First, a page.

As embattled New York City Mayor Bill de Blasio was heckled while addressing new NYPD officers at their graduation Monday, a police department across the country was investigating who was behind the ambush of two LAPD cops targeted Sunday night. Meanwhile, the Flagstaff Police Department in Arizona was mourning Officer Tyler Stewart, shot and killed Saturday while responding to a domestic violence call. Throughout the United States, police departments have issued warnings and updated policies in response to the fatal shootings of two NYPD officers two weeks ago and other recent attacks on officers as tensions between departments and the public they serve reached a boiling point.
Such precautions, including ensuring officers have a partner when they are out on patrol and reminding them to be vigilant, have been taken in New Jersey, Pennsylvania, West Virginia and beyond. But such warnings run the danger of creating an overreaction that might do more harm than good, according to Jack R. Greene, a criminology and criminal justice professor at Northeastern University in Boston. Increased vigilance may cause an officer to deem someone a threat who is actually harmless, he said.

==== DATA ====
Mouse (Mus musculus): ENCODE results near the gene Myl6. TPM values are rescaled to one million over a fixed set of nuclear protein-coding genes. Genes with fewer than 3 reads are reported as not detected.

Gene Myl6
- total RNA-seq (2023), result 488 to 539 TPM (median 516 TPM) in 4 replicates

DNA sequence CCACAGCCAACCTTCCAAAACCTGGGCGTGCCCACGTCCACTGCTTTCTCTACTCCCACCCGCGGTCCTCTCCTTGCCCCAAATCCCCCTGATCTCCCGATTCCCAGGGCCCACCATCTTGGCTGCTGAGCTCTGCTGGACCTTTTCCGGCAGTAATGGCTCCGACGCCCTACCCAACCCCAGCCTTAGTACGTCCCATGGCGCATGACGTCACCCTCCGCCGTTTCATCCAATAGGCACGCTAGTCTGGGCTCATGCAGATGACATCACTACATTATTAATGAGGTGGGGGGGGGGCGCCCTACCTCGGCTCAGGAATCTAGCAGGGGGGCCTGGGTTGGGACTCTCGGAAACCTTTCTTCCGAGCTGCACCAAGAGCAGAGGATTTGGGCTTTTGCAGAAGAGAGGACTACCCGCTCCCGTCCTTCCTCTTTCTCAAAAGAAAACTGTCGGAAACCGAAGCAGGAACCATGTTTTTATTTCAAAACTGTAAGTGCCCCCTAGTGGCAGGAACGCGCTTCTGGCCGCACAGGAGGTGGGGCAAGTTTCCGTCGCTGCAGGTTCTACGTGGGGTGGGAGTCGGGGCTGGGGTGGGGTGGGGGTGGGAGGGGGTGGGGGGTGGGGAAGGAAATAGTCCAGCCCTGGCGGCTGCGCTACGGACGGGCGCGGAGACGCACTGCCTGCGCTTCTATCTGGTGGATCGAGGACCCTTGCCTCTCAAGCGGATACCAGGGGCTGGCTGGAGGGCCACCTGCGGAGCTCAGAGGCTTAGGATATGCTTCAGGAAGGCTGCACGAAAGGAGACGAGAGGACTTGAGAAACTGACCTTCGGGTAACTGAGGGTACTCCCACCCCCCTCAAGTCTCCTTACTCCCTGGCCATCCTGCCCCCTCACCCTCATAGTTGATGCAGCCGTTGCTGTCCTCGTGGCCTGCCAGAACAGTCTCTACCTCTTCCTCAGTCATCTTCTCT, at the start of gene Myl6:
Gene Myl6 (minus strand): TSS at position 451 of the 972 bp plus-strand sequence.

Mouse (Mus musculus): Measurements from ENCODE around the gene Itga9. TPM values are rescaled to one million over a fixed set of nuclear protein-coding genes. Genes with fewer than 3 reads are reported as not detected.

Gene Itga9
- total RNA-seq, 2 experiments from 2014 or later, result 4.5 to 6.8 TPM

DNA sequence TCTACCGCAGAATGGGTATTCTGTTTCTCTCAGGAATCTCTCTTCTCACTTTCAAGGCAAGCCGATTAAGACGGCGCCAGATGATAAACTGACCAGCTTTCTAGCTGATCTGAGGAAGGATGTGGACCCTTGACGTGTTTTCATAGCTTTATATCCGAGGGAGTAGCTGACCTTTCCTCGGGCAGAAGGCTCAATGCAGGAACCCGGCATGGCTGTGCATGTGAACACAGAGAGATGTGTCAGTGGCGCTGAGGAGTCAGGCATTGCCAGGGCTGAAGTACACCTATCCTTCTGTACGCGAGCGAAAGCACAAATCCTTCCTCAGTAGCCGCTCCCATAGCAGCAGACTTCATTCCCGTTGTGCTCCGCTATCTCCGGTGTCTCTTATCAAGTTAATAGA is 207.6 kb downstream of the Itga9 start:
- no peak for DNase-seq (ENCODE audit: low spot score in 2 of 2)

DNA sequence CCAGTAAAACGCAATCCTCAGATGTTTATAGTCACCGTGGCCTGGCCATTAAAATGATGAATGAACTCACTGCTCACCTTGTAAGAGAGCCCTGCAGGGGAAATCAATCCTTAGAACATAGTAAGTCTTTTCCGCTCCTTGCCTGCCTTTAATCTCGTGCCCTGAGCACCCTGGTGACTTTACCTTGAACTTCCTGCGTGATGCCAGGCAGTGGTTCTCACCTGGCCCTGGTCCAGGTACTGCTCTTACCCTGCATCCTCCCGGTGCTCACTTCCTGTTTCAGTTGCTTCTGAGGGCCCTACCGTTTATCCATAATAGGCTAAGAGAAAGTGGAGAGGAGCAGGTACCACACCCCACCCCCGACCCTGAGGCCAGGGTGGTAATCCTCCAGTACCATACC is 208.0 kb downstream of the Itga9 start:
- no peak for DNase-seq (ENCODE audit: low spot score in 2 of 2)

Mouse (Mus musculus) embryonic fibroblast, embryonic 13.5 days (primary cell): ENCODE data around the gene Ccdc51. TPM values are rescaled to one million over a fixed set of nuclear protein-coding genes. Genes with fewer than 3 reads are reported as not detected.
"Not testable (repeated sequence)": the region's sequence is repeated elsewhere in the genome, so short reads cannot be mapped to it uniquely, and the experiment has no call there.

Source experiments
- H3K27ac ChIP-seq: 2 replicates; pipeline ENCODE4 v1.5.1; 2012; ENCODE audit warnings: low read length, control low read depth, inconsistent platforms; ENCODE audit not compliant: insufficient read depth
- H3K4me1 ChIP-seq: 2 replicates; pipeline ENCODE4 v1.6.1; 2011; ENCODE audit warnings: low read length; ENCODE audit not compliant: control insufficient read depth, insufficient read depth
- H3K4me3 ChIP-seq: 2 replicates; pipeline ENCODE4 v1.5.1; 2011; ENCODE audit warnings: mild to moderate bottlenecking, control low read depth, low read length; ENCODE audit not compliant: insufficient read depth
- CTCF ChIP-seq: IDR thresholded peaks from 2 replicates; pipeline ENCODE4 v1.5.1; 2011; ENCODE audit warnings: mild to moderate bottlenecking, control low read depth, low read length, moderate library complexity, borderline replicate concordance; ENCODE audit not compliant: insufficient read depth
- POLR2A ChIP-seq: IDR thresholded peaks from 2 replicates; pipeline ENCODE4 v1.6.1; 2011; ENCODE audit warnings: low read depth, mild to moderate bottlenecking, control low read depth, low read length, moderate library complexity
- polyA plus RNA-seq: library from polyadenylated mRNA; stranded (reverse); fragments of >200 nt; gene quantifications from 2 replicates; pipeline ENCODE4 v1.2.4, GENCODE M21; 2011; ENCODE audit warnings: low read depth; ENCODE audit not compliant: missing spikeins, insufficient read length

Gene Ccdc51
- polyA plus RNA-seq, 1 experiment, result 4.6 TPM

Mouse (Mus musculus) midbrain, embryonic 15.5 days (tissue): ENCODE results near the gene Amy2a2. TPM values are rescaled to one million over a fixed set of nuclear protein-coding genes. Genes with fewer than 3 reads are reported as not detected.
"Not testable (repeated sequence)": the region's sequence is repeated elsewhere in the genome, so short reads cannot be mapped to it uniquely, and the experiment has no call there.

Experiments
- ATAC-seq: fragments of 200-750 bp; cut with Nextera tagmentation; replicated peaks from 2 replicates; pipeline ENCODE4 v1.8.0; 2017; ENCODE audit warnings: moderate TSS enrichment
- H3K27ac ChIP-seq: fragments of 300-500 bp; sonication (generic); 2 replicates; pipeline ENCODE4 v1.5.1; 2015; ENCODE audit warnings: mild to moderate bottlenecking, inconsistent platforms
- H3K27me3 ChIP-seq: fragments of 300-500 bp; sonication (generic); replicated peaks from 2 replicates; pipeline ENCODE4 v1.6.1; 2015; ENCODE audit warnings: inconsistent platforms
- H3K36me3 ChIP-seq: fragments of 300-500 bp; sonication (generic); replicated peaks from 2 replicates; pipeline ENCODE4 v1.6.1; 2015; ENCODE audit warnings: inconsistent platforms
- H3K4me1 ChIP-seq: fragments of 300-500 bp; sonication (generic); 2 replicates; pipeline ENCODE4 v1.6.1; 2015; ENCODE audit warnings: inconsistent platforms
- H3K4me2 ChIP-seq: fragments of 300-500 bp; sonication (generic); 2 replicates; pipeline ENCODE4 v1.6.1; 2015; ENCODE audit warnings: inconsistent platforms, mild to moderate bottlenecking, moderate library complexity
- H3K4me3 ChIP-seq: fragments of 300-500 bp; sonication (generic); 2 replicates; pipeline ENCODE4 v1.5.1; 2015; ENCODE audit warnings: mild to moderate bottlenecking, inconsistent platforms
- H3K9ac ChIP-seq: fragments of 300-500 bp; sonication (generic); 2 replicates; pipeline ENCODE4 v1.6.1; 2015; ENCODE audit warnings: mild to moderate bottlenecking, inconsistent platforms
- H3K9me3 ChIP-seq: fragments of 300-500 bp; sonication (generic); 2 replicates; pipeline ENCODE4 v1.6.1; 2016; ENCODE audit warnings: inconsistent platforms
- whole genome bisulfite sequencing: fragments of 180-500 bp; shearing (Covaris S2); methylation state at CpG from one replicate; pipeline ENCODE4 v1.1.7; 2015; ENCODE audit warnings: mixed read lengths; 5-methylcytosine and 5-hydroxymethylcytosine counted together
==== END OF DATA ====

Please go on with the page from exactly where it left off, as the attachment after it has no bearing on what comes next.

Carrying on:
“In one instance, you can understand the sensitivity of police nationally to have two officers in New York fundamentally assassinated. The police nationally are sensitive to violence that they might encounter,” said Greene, who has served as a consultant to the LAPD and the Philadelphia Police Department. “The concern is not to overreact. Even though this is a horrific event, this is a rare event. If you develop a policy on rare events, you make things more difficult.”
In 2013, 27 officers were “feloniously killed,” a 45 percent decrease from the 49 officers who were killed in 2012, FBI statistics show. While there are no official statistics for 2014, the Officer Down Memorial Page, a website that pays tribute to officers killed in the line of duty, reported 47 law enforcement officers killed so far this year -- a 75 percent jump from 2013.
Conversely, there were about 461 “justifiable homicides” by law enforcement in 2013, or cases where a felon was killed by an officer in the line of duty, FBI data show. But that stat has been widely reported as flawed since numbers are self-reported by departments and exclude several states.